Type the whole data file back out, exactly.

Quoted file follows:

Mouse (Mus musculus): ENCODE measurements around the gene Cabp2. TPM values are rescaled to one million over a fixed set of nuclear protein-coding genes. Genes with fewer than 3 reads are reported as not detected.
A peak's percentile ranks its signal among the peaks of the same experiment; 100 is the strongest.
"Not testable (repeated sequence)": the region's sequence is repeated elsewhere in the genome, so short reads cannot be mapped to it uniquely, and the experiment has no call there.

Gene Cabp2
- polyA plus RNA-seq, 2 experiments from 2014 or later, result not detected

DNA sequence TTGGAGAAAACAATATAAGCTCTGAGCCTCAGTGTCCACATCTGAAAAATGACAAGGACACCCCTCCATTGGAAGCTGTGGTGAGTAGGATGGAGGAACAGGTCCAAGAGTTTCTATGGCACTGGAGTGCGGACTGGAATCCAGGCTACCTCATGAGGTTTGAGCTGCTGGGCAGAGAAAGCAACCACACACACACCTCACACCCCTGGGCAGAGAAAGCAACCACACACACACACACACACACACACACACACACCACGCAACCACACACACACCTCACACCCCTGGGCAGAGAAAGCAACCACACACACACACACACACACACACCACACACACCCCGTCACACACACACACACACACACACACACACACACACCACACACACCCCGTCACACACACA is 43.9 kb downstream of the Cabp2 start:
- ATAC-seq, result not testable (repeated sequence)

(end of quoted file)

Mouse (Mus musculus): ENCODE measurements around the gene Cabp2. TPM values are rescaled to one million over a fixed set of nuclear protein-coding genes. Genes with fewer than 3 reads are reported as not detected.
A peak's percentile ranks its signal among the peaks of the same experiment; 100 is the strongest.
"Not testable (repeated sequence)": the region's sequence is repeated elsewhere in the genome, so short reads cannot be mapped to it uniquely, and the experiment has no call there.

Gene Cabp2
- polyA plus RNA-seq, 2 experiments from 2014 or later, result not detected

DNA sequence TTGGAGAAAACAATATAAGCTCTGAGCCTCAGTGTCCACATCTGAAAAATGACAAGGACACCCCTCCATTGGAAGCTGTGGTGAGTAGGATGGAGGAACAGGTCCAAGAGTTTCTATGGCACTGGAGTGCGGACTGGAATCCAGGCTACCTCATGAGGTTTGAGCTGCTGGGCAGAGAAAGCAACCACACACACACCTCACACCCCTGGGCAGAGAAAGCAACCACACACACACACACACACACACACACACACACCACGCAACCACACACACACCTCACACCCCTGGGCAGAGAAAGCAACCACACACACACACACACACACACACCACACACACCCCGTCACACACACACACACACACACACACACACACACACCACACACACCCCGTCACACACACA is 43.9 kb downstream of the Cabp2 start:
- ATAC-seq, result not testable (repeated sequence)